Generative Adversarial Networks (GAN)

In machine learning, there are two primary categories of models, generative models and discriminatory models. Discriminatory models strive to discriminate the given input into one or the other output classes depending on the type of input data. Whereas a generative model does not have a set of output classes that it has to categorize the data into. A generative model, as it's name suggests, tries to generate data that fits into the distribution exhibited by the input data. Mathematically, we can make the following conclusion. A discriminatory model calculates \( P(X|A) \) whereas a generative model calculates \( P(X,A) \).

It is generally known that neural networks behave poorly in optimizing \( P(X,A) \) and are most widely used as a discriminatory model. The model of choice for any generative models have been Hidden Markov Models (HMMs) or Guassian Mixture Models (GMMs). This can be seen from the dominance of these in models in generative applications such as speech synthesis and audio generators. But with the recent developments in neural networks as generative models (especially Google's WaveNet), GANs have taken prominence in the ML domain.

What are GANs?

GANs are a combination of generative and discriminatory models working together to out-smart each other. Let us look into each of these components in turn.

Problem Statement: Building a neural network that can generate an image as close as possible to a real world image.


The goal of the generator is to predict 784 numbers (28X28 images of MNIST) that looks almost like the real image of numbers.

The real images might follow some distribution (say Y distribution) in the real numbers space. The generator takes a random point from the Guassian distribution and tries to transform it in such a way as to fit it into the distribution followed by the real images. Now, let us break it down into bits. Guassian distribution is nothing but the distribution of random numbers. Hence, picking a point from a guassian distribution is analogous to picking a vector with random values. Hence, let us assume that the input vector space is of the dimension 100. Hence, the input to the generative model is a vector of size 100 having random values. The goal of the generator model is to take this vector and turn it into a real world image.

Here, the problem becomes apparent that there is no set image to compare this generated image to. We need a model that can generate an image that is as close to a real world image as possible. This is where the discriminator model comes into picture.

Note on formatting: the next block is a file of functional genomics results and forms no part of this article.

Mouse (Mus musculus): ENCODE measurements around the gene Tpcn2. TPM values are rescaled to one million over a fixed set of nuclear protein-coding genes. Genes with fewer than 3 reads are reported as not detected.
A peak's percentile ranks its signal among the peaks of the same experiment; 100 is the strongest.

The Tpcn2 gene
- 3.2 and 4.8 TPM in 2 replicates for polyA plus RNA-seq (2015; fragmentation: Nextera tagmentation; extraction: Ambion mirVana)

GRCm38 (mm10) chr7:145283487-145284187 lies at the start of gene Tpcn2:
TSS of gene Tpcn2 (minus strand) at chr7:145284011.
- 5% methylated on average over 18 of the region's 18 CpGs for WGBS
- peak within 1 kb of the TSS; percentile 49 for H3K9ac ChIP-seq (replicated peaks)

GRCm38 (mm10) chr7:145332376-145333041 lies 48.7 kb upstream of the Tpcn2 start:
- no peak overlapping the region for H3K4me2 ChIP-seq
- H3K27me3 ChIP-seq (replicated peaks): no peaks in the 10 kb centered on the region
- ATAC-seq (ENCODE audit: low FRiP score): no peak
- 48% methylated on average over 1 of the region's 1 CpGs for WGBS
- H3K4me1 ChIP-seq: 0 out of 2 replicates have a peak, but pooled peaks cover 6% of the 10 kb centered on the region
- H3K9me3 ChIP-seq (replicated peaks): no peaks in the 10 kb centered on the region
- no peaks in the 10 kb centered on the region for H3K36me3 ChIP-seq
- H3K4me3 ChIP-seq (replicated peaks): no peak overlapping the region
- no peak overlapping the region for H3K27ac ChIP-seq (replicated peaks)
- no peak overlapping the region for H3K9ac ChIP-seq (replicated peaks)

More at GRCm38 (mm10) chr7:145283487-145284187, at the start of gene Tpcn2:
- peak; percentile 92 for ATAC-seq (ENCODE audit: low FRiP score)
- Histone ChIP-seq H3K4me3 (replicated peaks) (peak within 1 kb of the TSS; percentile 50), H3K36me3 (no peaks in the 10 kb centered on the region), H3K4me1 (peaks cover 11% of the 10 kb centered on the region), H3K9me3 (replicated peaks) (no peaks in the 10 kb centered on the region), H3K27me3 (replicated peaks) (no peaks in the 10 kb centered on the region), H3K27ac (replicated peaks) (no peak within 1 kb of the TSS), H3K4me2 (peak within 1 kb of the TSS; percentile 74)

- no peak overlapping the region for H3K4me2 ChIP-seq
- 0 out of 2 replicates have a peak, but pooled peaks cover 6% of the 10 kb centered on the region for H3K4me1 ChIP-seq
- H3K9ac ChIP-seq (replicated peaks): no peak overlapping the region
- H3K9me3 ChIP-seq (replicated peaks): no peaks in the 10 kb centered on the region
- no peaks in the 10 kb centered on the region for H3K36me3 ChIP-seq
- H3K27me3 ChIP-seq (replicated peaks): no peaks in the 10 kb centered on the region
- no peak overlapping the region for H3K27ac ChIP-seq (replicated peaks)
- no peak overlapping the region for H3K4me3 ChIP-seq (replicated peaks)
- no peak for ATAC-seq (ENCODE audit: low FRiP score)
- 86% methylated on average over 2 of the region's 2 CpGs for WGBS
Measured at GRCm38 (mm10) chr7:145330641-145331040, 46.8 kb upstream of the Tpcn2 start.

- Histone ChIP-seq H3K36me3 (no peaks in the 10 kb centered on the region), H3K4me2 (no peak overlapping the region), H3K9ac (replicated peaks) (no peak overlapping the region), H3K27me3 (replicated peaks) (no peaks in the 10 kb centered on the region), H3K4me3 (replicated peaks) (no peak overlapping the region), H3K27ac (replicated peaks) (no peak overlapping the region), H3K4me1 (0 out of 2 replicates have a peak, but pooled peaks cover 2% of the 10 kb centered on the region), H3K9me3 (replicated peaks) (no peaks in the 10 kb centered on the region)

The goal of the discriminator is to be able to differentiate between the fake images generated by the generator and the real images. The input to the discriminator model is the 28X28 image and the output is a neuron indicating whether the image is a fake or a real image.

The discriminator is trained by using a binary cross entropy as the cost function (as is the norm in a neural net for classification) and the most important part is that this error is back propagated to the generative model as well.

This process of backpropagating the error to the generative model, forces the generator to produce images with more authenticity. Since the discriminator is trained to differentiate between the real and fake images and this error is propagted to the generator, the generator is forced to generate images matching the distributions of the real images.

Now that the concept behind the GANs are clear, let us delve deeper into the technical aspects.

Let the generative model be represented by \( G \) and the discriminatory model be represented by \( D \). Since both of them are neural models, both \( G \) and \( D \) are differentiable functions that can be applied on the input. Let \( x \) be the input vector of dimension 100.

$$z = G(x)$$ $$y = D(z)$$ where, \( y \) is the 1 or 0 indicating if the input image is real or not.

Let \( \theta_{G} \) and \( \theta_{D} \) be the model parameters for \( G \) and \( D \) respectively. The cost function \( J_{G} \) of the generator and \( J_{D} \) of the discriminator depend both on \( \theta_{G} \) and \( \theta_{D} \). But \( G \) does not have access to \( \theta_{D} \) and \( D \) does not have access to \( \theta_{G} \). Therefore, we need to minimize \( J_{G}\) with respect to \( \theta_{G} \) and \( J_{D} \) with respect to \( \theta_{D} \) and both \( J_{G} \) and \( J_{D} \) must attain an equilibrium.

As we know, $$J_{D}=-\frac{1}{2}\left ( y_{i}log(p_{i}) + (1-y_{i})log(1-p_{i}) \right )$$ $$J_{G}=-J_{D}$$ NOTE: The generator and the discriminator are trained in alternate cycles.

Generator Model:

Input Layer: Vector of dimension 100
Layer 1:  Dense Neurons (1024)
Layer 2: Dense Neurons (128 * 7 * 7)
Layer 3: Reshape Neurons (128 * 7 * 7) -> (128, 7, 7)
Layer 4: Upsampling2D Neurons (2, 2) [ (128, 7, 7) -> (128, 14, 14) ]
Layer 5: Convolution2D Neurons (64, 5, 5) with border=same
Layer 6: Upsampling2D Neurons (2, 2) [ (128, 14, 14) -> (128, 28, 28) ]
Layer 7: Convolution2D Neurons (1, 5, 5) with border=same

At the end, as we can see, the output will be a (1, 28, 28) vector which is the same dimension as an MNIST image. Also, since all activations are relU, these pixel values would be either 0 or 1 i.e black or white.

Discriminator model: 

Input Layer: Vector of dimension (1, 28, 28)
Layer 1: Convolution2D Neurons (64, 5, 5) with border=same
Layer 2: MaxPooling2D Neurons with pool_size=(2, 2)
Layer 3: Convolution2D Neurons (128, 5, 5) with border=same
Layer 4: MaxPooling2D Neurons with pool_size=(2, 2)
Layer 5: Flatten
Layer 6:  Dense Neurons (1024)
Layer 7: Dense Neurons (1)
Activation: Sigmoid/tanh